There is a common perception that the Security Management team is a non-productive department and that its employees are low-skilled.  This is far from the truth, however. 


The objective of Security & Risk Management is to secure the organisation and its reputation by minimising the probability of risks and their impact. This can be achieved by having a rigorous Risk Management Framework. While such diligence may not seem necessary on a day-to-day basis, they play a crucial role to minimise the costs associated with fixing a security breach. 


Having a robust security defense plan, be it physical or digital governance may seem like a lower priority than other business functions such as sales but it is not. Never say never to security attacks which can lead to losses in reputation, customer trust and millions of dollars to recover.’


Yes, major incidents and crises do not occur everyday but one such occurrence can crumble a company’s external reputation. Security breaches are often followed by ensuing lawsuits, penalties and fines imposed by governing authorities. Something as simple as a leaked video footage revealing the poor security management of a company can lead to investigations or provide opportunities for perpetrators to hatch a harmful plan against the company. Internally, the company may also experience a loss in employee’s trust, resulting in lowered morale and poorer productivity. To safeguard personal interests, it would not come as a surprise if employees would like to move to another company with stronger security measures in place.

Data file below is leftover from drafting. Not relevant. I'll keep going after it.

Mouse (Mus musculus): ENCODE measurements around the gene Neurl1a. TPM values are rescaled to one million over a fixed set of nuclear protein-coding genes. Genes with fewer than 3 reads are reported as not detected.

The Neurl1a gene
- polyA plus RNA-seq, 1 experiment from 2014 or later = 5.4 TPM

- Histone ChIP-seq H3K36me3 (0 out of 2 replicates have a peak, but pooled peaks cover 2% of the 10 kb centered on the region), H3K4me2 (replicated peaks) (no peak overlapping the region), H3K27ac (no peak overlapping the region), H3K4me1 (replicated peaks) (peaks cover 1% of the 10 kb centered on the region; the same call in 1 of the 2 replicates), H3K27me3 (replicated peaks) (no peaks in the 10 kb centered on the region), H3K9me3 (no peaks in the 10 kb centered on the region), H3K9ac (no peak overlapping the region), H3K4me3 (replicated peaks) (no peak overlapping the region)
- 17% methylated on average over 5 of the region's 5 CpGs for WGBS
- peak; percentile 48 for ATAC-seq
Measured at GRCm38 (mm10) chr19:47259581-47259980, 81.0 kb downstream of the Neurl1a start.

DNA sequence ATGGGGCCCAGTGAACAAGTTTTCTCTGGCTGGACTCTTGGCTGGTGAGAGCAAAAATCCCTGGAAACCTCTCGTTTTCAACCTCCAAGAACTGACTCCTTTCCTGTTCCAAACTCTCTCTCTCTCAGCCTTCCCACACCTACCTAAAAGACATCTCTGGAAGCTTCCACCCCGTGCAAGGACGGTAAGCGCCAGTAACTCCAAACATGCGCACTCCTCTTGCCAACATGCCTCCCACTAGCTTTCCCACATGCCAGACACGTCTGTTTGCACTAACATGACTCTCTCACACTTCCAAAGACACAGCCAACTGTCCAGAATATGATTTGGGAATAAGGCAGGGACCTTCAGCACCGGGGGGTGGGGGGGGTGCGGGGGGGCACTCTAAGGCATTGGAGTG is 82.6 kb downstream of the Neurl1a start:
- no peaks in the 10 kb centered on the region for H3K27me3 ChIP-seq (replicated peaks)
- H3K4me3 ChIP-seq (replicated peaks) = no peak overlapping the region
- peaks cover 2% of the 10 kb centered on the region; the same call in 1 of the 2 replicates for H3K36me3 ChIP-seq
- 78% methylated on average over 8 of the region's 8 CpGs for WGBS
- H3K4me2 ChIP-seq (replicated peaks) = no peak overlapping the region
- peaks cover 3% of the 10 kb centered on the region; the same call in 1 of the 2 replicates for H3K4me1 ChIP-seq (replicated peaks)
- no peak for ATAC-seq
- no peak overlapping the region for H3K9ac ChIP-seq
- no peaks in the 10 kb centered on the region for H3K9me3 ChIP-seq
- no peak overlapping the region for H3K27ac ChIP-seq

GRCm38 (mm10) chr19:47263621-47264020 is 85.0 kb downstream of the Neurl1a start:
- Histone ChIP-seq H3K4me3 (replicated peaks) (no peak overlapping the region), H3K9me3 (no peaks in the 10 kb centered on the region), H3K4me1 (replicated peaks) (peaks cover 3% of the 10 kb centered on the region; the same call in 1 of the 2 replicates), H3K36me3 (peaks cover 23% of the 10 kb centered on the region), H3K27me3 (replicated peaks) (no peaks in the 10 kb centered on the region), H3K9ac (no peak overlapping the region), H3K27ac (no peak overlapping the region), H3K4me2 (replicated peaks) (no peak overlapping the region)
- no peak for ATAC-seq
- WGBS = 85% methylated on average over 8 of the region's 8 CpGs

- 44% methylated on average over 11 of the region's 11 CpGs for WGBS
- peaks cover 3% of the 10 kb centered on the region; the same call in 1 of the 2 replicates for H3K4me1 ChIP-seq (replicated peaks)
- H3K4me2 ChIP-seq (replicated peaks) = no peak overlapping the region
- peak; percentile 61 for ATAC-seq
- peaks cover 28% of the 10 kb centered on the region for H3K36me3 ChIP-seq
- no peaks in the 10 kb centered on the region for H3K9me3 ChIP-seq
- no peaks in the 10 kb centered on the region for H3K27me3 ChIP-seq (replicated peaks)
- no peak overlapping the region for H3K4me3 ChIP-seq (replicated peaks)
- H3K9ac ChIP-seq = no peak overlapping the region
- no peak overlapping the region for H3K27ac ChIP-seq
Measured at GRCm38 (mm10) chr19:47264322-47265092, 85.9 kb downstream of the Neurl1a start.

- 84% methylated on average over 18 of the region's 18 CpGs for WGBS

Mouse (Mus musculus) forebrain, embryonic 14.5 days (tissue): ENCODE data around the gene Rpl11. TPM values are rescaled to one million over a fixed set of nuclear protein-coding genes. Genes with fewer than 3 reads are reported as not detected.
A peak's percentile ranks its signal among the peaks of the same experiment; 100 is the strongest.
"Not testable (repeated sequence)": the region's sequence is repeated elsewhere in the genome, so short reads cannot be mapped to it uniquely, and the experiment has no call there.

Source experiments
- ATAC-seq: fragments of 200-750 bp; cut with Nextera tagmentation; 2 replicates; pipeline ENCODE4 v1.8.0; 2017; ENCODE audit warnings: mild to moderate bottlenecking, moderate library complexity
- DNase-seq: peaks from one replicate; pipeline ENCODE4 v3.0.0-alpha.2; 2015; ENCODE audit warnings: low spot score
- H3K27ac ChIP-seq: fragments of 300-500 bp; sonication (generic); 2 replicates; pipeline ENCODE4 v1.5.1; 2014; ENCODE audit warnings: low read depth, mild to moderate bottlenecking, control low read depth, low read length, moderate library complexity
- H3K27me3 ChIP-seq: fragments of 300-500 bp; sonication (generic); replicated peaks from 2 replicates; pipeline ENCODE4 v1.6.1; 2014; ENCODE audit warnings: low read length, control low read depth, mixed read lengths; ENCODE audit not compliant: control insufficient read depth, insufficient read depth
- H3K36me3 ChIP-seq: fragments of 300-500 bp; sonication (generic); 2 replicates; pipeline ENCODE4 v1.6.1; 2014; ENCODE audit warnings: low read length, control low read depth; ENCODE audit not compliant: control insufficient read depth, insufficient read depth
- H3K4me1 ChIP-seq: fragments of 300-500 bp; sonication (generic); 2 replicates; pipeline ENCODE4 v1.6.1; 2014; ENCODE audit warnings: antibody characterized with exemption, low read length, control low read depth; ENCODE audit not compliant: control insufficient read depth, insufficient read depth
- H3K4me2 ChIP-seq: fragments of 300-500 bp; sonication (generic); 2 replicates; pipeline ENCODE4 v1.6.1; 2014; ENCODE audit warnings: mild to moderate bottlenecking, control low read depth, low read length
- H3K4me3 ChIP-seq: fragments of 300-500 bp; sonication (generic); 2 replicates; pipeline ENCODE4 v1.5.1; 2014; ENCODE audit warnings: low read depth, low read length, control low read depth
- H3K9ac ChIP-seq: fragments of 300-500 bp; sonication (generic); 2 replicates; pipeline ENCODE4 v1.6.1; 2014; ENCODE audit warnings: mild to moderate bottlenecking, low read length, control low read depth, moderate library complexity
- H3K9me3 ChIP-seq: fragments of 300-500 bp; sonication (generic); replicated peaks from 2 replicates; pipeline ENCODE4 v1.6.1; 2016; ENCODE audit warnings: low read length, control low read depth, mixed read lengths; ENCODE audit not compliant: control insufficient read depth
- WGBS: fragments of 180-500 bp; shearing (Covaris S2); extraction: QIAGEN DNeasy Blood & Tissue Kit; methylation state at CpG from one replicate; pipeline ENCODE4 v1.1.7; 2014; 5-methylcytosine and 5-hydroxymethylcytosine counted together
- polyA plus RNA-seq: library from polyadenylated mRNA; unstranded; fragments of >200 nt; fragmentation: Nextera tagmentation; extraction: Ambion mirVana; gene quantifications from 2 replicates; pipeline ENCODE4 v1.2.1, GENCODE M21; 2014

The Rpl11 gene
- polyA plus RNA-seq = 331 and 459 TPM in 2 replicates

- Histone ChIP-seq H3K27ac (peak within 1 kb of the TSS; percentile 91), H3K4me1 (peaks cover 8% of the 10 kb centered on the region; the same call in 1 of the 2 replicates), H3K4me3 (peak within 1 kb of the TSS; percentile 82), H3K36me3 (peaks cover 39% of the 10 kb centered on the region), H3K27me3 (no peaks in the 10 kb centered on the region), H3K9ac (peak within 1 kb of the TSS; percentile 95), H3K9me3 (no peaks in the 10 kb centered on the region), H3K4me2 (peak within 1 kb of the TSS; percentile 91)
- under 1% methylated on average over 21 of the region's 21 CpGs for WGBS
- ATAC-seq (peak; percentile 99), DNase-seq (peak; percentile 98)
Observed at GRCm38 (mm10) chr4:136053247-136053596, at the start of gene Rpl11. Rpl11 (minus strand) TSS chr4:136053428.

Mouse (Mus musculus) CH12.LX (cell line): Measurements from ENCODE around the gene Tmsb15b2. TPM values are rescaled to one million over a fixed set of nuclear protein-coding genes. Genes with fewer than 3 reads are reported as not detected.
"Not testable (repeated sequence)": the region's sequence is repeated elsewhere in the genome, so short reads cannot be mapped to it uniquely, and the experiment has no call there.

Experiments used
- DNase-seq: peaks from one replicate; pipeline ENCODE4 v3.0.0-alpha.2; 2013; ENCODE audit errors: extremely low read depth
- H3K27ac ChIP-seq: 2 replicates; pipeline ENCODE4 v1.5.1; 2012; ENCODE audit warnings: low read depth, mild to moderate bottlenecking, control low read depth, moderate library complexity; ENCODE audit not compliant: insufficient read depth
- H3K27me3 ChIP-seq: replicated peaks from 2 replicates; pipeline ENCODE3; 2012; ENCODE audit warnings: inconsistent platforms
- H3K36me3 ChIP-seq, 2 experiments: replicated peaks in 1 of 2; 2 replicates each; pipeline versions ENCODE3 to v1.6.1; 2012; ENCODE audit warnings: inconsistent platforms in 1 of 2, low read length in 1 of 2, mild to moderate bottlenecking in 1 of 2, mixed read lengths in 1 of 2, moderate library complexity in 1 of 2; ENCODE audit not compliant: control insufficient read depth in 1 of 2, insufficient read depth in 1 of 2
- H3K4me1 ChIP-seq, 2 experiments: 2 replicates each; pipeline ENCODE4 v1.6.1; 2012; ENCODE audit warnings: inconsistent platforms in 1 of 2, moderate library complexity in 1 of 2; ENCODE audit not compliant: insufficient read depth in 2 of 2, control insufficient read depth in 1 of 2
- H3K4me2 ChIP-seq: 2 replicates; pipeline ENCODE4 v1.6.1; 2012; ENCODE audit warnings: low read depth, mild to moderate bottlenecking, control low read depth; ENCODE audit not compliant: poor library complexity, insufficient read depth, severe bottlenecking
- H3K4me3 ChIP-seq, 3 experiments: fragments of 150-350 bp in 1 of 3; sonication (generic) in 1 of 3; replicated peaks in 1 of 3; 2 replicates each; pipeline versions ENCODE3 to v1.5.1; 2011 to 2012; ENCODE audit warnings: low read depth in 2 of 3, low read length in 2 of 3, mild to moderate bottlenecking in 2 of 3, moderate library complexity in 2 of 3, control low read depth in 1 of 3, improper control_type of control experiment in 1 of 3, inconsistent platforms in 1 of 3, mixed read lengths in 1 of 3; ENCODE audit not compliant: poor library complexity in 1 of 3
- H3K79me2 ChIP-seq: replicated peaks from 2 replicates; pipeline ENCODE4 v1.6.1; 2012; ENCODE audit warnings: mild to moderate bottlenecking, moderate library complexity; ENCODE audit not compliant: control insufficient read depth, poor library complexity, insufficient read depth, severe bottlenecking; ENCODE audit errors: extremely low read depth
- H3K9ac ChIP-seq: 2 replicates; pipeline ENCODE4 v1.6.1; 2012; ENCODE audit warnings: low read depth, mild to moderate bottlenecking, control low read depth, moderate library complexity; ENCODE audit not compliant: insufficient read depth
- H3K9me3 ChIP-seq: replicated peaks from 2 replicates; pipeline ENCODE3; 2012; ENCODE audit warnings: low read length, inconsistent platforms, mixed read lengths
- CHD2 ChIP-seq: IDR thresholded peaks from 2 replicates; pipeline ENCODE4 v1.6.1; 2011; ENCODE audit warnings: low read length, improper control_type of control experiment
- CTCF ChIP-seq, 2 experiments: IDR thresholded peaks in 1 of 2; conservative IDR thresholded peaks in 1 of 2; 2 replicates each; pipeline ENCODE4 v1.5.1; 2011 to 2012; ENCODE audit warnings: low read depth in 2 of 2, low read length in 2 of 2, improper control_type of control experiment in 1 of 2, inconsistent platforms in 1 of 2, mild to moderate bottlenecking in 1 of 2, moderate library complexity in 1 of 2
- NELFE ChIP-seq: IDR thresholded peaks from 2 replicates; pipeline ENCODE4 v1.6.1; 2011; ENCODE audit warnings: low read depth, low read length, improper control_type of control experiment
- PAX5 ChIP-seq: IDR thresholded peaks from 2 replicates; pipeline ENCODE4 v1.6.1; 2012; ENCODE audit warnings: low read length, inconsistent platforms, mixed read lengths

The most ideal situation is to prevent incidents or crises from happening in the first place. In the unfortunate event where an incident has happened, organisations must take prompt actions to resolve it in a timely and swift manner. Otherwise, the company’s reputation could further take a blow.


One non-security, Public Relations  action firms can take, before negative manage negative media report ensues would be to clarify the incident and announce the actions that the firm is taking to manage the issue.  


Coming back to the 3 Golden Rules and 3 Fundamental Questions posed in the previous articles, organisations who acknowledge the presence of inherent risks and actively manage them are those who can ensure effective security and risk management. Constant reviewing of an organisation’s Security & Risk Management protocols, as well as framework is a must and not a good-to-have.


Many would have heard of the Kaizen approach used in lean manufacturing but its principle of continuous, incremental improvement can also be applied to Security & Risk management. Since Kaizen aims for improvements in productivity, effectiveness, safety, and waste reduction, adopting a Kaizen approach to security-related frameworks would encourage organisations to never rest on their laurels but seek ways to keep up and enhance the organisation’s overall security posture.


At first glance, investments in security may not seem economic on the profit and loss statement. On further analysis, prudent organisations would realise that having a robust security framework and measures in place can potentially guard the organisations against liabilities and reputational damages. Weighing the cost and benefits, the latter clearly outweighs the former.